Graeme Bradford writes from Australia where he is the Ministerial Secretary for the Trans-Tasman Union Conference.

If we had only heard this type of material years ago we would never have been so concerned about what is happening in our church!" These words were shared with me by a group of conservative elders at the breakfast table on Sabbath morning, the last day of one of our Elder's Summer Schools.

Over the last few years the Trans-Tasman Union has run three Elder's Summer Schools lasting for one week in different locations in Australia and New Zealand with the following goals in mind: (1) To help elder's become better informed regarding the doctrines of the Seventhday Adventist Church. (2) To help elders come to a better understanding of how the church functions. (3) To help train elder's to be able to assist their pastors in the practical work of ministry. (4) To provide a place where the leaders of the church can meet with the elders to be able to better understand their concerns regarding the issues which are dividing many local congregations.

The first was held in the Summer of 1994 at Avondale College. We chose the College because it provided the classroom atmosphere. Dr William Johnsson was the main presenter and taught classes on Biblical Theology. He was asked to spend much of his time in the areas which had caused divisions in Adventism over more recent times. His class presentations were videoed and hundreds of sets were sold. Because of this it was possible to share some of the inspiration of the meetings with others who had not been able to attend. Drs John Dybdahl and R. Bruinsma also taught classes on conflict management and church administration.

The enthusiastic response of those who attended encouraged us to conduct another school the following year. This time we had Dr Gary Patterson from the General Conference dealing with the topic of inspiration as found in the Gospels, and Ed Dickerson a layman from the State of Iowa, teaching classes on the book of Revelation. The early part of the school in New Zealand started out somewhat stormy as some of our more conservative elders felt threatened by some new concepts that were being presented. By the end of the week, however, that had changed quite dramatically and many were declaring that they were seeing some things in a different light.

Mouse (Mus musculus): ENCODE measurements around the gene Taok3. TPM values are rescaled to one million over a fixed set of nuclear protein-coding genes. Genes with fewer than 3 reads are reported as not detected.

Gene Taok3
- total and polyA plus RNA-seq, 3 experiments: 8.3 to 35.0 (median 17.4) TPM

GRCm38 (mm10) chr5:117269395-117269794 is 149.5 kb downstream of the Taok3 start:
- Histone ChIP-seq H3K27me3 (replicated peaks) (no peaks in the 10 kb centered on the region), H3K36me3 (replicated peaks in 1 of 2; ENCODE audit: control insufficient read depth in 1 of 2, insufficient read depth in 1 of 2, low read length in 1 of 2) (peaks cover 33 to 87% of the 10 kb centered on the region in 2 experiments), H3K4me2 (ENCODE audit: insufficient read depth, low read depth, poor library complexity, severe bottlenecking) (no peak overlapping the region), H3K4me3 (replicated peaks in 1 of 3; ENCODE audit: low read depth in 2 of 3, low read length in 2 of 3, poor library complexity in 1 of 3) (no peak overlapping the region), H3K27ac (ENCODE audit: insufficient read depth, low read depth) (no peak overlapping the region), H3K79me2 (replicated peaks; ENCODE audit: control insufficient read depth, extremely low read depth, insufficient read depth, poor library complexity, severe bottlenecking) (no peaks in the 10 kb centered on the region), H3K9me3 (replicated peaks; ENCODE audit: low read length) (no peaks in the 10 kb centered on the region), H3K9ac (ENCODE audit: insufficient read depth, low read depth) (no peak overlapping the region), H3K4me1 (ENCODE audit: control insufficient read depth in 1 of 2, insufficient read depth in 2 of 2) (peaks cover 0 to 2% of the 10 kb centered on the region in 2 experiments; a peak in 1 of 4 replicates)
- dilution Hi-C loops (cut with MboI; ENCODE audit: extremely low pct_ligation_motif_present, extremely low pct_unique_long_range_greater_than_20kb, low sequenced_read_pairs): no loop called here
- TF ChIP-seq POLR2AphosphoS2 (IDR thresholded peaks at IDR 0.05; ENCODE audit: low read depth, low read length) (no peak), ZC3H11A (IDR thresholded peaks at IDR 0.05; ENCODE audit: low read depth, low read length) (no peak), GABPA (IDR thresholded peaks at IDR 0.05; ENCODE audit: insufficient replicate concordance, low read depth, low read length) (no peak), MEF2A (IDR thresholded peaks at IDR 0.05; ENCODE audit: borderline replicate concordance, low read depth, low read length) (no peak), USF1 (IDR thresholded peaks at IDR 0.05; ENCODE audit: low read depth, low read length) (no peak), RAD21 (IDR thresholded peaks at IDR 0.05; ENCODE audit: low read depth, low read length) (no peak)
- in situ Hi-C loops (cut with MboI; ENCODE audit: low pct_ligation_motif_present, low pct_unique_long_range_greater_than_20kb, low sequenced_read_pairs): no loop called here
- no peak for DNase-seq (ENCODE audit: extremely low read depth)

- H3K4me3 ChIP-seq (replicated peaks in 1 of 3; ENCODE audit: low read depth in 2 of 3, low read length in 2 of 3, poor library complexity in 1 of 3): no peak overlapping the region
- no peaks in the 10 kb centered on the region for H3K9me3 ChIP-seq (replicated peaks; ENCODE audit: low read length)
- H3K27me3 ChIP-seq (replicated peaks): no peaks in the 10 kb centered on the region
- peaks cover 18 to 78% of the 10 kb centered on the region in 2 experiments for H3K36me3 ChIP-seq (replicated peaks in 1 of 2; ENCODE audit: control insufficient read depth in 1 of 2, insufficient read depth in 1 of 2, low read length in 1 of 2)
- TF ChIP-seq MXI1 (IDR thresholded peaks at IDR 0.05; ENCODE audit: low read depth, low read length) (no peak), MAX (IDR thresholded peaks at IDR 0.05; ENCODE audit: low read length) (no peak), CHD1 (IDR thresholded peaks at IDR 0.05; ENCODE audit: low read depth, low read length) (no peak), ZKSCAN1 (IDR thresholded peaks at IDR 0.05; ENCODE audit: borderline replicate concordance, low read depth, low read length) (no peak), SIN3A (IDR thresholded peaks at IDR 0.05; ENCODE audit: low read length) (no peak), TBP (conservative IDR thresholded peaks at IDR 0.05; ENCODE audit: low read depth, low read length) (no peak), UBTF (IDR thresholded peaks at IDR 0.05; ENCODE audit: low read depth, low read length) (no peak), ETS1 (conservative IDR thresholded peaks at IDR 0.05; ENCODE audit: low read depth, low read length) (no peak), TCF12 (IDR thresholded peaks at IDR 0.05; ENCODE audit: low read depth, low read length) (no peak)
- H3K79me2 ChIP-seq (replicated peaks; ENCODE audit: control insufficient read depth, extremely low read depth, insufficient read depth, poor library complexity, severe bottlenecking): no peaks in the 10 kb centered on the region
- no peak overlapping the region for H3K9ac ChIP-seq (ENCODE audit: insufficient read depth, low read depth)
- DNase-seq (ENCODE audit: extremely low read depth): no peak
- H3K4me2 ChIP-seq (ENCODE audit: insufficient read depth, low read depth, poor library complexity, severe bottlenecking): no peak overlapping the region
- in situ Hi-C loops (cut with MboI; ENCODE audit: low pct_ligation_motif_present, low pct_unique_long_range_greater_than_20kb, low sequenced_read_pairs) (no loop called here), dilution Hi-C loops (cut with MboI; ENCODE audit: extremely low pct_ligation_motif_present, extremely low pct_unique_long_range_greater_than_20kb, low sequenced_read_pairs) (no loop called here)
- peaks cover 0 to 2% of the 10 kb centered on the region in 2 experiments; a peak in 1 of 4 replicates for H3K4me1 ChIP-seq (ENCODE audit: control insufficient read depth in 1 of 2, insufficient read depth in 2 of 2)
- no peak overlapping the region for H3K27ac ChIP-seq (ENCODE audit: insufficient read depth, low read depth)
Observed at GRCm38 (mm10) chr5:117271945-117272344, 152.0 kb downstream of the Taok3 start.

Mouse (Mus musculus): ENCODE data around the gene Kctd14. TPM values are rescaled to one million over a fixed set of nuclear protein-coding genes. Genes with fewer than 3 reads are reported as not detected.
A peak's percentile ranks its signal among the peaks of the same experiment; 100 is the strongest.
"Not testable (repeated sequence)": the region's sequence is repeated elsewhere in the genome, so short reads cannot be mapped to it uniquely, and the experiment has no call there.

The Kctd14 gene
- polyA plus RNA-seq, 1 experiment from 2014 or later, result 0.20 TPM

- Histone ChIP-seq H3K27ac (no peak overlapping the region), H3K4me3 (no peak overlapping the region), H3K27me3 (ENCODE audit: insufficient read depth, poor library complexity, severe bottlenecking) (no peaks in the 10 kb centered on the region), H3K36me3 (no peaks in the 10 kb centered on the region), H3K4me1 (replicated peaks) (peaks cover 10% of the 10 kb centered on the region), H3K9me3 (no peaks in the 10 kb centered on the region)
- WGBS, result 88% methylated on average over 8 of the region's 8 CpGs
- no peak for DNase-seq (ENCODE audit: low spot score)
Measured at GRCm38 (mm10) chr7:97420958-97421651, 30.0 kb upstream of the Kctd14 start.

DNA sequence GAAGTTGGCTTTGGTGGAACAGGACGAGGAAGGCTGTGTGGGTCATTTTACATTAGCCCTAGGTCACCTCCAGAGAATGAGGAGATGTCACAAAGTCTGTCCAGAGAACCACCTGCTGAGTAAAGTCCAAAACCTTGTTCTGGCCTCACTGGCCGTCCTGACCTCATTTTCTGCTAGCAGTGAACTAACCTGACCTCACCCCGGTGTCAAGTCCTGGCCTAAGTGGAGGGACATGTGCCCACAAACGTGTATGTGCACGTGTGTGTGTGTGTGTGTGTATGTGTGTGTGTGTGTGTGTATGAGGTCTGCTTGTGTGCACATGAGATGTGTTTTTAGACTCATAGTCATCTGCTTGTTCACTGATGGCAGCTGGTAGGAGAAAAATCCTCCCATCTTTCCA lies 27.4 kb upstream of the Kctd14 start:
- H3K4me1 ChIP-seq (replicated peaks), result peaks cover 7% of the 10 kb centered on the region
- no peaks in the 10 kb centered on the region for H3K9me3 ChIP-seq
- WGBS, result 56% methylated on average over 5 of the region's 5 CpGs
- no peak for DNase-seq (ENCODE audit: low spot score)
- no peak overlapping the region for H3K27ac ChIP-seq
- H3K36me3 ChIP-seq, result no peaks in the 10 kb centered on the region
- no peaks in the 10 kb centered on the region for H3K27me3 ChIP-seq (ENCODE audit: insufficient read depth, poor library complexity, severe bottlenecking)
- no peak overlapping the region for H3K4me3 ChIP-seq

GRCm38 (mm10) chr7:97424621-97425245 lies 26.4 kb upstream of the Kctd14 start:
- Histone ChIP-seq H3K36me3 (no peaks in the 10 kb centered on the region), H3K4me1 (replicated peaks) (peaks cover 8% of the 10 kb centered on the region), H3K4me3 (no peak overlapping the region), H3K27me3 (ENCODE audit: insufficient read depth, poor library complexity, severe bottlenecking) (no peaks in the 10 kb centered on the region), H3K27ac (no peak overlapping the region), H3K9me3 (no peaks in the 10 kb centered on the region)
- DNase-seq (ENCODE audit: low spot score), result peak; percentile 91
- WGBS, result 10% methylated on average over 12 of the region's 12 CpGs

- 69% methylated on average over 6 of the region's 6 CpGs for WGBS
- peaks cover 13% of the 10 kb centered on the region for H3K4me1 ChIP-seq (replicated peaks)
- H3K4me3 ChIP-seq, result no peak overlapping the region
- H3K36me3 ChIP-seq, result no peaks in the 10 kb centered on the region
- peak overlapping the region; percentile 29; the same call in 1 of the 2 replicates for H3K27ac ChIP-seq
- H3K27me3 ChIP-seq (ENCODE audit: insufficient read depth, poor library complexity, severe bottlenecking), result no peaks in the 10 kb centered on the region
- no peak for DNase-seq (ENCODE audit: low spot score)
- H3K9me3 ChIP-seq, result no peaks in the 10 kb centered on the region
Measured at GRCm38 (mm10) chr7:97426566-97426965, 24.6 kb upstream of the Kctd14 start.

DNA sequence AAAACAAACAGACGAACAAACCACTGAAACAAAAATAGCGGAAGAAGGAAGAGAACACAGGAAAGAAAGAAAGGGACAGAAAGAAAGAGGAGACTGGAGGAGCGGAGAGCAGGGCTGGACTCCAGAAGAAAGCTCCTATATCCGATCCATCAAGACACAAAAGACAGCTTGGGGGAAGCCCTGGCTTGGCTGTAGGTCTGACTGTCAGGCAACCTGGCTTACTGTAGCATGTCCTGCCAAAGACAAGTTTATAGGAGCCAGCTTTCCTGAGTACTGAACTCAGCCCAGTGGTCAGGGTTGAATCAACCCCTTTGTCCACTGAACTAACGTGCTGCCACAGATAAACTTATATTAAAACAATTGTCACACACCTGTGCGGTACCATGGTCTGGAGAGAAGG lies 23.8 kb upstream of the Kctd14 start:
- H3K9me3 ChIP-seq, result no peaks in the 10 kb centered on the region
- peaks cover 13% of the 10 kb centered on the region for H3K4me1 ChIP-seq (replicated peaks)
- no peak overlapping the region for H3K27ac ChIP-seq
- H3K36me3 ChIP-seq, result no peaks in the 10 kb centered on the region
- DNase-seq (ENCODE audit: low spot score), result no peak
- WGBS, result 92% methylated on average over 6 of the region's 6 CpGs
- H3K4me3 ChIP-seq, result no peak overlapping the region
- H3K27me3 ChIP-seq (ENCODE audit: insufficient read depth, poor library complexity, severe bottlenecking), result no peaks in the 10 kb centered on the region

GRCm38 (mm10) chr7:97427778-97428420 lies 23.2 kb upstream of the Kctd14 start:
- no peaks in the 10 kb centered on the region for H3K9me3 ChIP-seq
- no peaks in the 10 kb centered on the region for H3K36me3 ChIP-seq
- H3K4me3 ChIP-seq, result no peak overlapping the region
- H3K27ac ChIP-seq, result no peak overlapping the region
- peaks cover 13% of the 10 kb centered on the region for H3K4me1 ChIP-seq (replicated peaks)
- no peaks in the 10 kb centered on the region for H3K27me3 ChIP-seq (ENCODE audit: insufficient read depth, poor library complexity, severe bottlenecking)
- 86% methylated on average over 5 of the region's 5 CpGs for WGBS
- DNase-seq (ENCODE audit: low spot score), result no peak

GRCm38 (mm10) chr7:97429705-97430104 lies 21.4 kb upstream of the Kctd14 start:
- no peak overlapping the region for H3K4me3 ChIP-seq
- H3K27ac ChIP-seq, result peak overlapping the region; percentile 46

Workshops were also conducted by the Trans-Tasman Union Departmental team on: Six different ways that people think; how young people look at the church; developing preaching skills; how to make Sabbath School more relevant; understanding our health message.

Our last school, conducted at the beginning of 1997, featured Dr Jon Paulien from Andrews University teaching classes on: Eschatology; studies from the book of Romans; reaching the secular mind.

Workshops were conducted by local personnel in the following areas: How the church organization works; how to chair board and business meetings; styles of leadership; how to make pastoral visits; how to handle stress.

Classes were also conducted by Lylell Heise, our newly appointed Worship Director for the Trans-Tasmanian Union Conference, on how to develop more positive worship services in our churches on Sabbath mornings.

Elders who attended were only required to pay one third of the cost of accommodation and transportation. The local conference and local church also paid one third each. There was overwhelming affirmation given to us in the evaluation sheets filled in at the end of each school. So many said that they were thrilled that the church was prepared to spend some time and money on their laymen to have them better equipped and informed to help in the work of the ministry. However, another vital return from the schools is the bonding that took place as church leaders and local elders spent a week together. It wasn't only what took place in the classroom that was appreciated, it was also the fact that key church leaders made themselves available to be part of the group dynamic. The conversations that took place out of the classroom and at meal times were very important in bringing about mutual understandings and bonding. So far we have put some 850 elders through our schools.

As an outgrowth of the schools an opportunity has been created for Theological Consultations with some of our more conservative and loyal laymen and women. So far we have run three and plan another three during 1997. In these consultations we invite by mail a select few of our conservative people who we feel would benefit most by attending the consultation. We like to have between 25 to 30. If the group is too large we lose the ability to be able to communicate. The local Conference and the Union share the costs. These people are our guests for the weekend at a campground or motel. We stress that there will be no winners or losers. We are simply coming together to listen to each other.

Presentations and discussion is invited on the following subjects: What is true historic Adventism?; the role and function of Ellen White in settling doctrinal differences; how to study the Bible; the nature of Christ and sinless perfectionism; why has Jesus not returned?

The results and unity it has given us have encouraged us to conduct more. The second time around we will let those who are the attendees nominate the subjects to be presented and discussed.

We regard the summer schools and the theological consultations as playing a vital part in helping to bring unity and understanding among church administrators, pastors and laity. We are finding that when you sit down and listen to people you usually find that they have some fairly valid reasons for thinking the way they do. Most people do not sound so 'way out' when you let them explain their convictions for themselves.

Graeme Bradford writes from Australia where he is the Ministerial Secretary for the Trans-Tasman Union Conference.